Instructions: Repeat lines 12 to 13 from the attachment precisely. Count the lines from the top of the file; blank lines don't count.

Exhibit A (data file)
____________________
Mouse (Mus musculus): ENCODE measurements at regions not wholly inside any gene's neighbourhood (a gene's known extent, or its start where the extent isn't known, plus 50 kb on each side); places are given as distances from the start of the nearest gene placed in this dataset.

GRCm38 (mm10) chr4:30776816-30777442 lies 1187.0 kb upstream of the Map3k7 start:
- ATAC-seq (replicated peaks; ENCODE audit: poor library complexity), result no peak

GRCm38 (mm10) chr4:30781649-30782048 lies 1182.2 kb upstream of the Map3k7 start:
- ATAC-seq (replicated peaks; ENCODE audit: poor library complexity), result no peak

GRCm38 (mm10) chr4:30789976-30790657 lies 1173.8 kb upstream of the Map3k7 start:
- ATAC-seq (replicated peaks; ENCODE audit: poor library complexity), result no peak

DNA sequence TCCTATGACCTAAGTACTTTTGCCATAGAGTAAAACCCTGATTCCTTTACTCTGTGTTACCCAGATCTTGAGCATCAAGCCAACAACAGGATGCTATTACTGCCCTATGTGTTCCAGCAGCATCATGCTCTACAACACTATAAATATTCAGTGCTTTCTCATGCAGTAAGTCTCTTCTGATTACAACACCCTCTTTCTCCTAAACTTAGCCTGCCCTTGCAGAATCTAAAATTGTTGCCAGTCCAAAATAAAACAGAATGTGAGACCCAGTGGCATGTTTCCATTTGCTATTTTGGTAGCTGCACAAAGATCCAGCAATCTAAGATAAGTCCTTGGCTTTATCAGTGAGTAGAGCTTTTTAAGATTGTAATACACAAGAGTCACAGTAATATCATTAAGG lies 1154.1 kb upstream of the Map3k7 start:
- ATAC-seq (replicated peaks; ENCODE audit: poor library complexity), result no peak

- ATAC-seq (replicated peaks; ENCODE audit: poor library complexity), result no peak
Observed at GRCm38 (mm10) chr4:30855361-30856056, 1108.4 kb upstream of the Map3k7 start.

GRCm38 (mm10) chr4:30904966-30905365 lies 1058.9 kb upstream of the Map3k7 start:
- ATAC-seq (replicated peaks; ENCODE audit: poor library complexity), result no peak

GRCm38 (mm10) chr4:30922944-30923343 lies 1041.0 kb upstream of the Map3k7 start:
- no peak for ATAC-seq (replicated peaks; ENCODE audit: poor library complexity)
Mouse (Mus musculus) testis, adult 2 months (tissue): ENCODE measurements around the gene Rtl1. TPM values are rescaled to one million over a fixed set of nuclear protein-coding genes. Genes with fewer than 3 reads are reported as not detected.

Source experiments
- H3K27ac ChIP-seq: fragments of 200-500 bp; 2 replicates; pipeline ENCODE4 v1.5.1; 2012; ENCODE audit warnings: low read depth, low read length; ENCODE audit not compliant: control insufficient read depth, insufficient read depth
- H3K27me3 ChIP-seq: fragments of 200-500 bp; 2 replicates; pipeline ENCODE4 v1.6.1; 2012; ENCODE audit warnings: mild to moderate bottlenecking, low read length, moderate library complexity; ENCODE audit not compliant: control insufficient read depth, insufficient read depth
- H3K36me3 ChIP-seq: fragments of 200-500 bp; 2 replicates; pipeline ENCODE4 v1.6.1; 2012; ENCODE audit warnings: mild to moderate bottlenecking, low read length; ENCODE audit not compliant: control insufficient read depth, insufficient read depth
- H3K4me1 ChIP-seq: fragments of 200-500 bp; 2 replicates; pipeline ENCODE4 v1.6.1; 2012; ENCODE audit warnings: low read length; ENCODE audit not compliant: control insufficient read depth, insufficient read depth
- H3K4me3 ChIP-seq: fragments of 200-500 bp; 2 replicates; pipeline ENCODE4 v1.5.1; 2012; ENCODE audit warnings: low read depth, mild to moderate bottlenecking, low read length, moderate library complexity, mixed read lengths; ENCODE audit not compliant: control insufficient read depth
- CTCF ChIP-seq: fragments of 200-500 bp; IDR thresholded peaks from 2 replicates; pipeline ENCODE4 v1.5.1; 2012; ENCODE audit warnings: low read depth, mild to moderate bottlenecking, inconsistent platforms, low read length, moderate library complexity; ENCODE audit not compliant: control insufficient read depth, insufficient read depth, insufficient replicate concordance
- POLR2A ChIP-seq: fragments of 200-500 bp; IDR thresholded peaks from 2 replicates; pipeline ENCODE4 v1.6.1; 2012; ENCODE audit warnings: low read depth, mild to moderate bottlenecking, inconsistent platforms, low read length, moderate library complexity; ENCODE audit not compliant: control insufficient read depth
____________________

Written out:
GRCm38 (mm10) chr4:30904966-30905365 lies 1058.9 kb upstream of the Map3k7 start:
- ATAC-seq (replicated peaks; ENCODE audit: poor library complexity), result no peak